Review by Paul Stathakis | October 6, 2010

It's all about

Marylin Delpy: The site got 2200 hits within 2 hours?
Mark Zuckerberg: Thousand.
Marylin Delpy: I’m sorry?
Mark Zuckerberg: Twenty-two thousand.

Mark Zuckerberg is no technophobe. He’s not just some 26 year-old kid out of Harvard. He’s the world youngest billionaire and he’s the man responsible for the famous social network site, David Fincher’s film presents Zuckerberg as one-half of the minds behind the creation of the billion-dollar enterprise. The movie explains how Zuckerberg started with an idea, then borrowed from someone else’s idea, to arrive at Facebook. The poster of the film sums up his journey in one sentence: “You don’t get 500 million friends without making enemies.” Zuckerberg had friends at one point. He demanded their help, both on a financial and creative level. His friends learned to trust him and they helped him every step of the way. Unfortunately, as it often goes in business, trust could lead to deceit.

“The Social Network” is a solid drama, fast-paced, contemporary, dark, and it examines the shady side of business. The cast is superb and though actor Jesse Eisenberg’s (who portrays Zuckerberg) face is featured on the poster, it’s actor Andrew Garfield (who stars as Zuckerberg’s once good friend Eduardo Saverin) who steals the show. Garfield is a growing star. Earlier this year, he was named as the new face of Spider-Man. His performance here is outstanding, the kind of acting that doesn’t normally go by unnoticed in Hollywood especially around the time of the Oscars. Garfield is, from beginning to end, the character we empathise with the most. Every time he and Mark discuss the idea of Facebook, Eduardo uses the designation “we” as a constant reminder to Mark that he is a part of Facebook. This is a sad performance by a character who progressively feels, without having to say it out loud, that he’s being shoved aside – into obscurity. Garfield plays Eduardo with conviction and credibility and when he falls, we fall with him and we feel for him.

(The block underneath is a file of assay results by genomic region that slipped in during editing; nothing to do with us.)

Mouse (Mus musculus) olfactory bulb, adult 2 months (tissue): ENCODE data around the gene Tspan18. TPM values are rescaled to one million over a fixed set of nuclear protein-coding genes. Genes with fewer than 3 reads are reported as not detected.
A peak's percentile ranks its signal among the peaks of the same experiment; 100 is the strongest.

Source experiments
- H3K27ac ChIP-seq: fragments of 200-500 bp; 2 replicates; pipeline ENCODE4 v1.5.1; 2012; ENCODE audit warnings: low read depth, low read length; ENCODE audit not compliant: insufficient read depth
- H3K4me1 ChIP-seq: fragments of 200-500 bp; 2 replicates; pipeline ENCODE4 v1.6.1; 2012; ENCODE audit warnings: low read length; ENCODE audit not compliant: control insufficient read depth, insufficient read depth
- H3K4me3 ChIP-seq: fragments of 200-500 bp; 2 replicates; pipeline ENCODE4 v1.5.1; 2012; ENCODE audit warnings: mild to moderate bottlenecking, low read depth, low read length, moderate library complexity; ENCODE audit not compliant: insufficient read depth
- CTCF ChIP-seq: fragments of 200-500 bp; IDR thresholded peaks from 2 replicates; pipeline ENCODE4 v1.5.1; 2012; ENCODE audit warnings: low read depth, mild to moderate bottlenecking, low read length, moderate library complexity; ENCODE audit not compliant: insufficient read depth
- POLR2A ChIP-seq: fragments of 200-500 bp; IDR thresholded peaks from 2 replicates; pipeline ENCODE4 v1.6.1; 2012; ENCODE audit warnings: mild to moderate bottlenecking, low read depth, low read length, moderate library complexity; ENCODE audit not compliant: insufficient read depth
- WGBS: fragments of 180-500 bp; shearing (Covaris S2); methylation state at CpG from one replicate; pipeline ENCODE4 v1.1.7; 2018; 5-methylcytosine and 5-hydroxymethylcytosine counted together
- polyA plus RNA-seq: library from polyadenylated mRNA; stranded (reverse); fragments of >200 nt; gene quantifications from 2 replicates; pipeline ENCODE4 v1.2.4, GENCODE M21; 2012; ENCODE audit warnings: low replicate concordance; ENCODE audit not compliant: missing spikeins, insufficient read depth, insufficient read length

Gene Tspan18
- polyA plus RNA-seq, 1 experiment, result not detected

The script is also noteworthy. It’s filled with subtle but witty dialogue. In one scene, Mark defends himself before two other Harvard students who claim that Zuckerberg stole their idea and turned it into Facebook. Mark sarcastically responds, “If these guys were going to create Facebook, then they should’ve created Facebook.” In another scene Zuckerberg is reminded by his ex-girlfriend that, “The internet’s written in ink, Mark. It’s not written in pencil.” These are only two memorable quotes. There are plenty more to be found in this script.

“The Social Network” is told from several perspectives. We get Eduardo’s side of the story, Zuckerberg’s account, and that of two Harvard students. As the cases unfolds, we also hear from the lawyers representing each party. Fincher captures the complicated nature of the case, maintaining a claustrophobic mood in the conference room where the interrogations take place. Fincher also carefully frames the faces of the actors in close-up shots, often capturing their mood as reflected in their facial expressions and their eyes. In Eduardo’s case, it’s the pain/sadness of being betrayed. In Zuckerberg’s case, the cold uncaring stare of the arrogant businessman.


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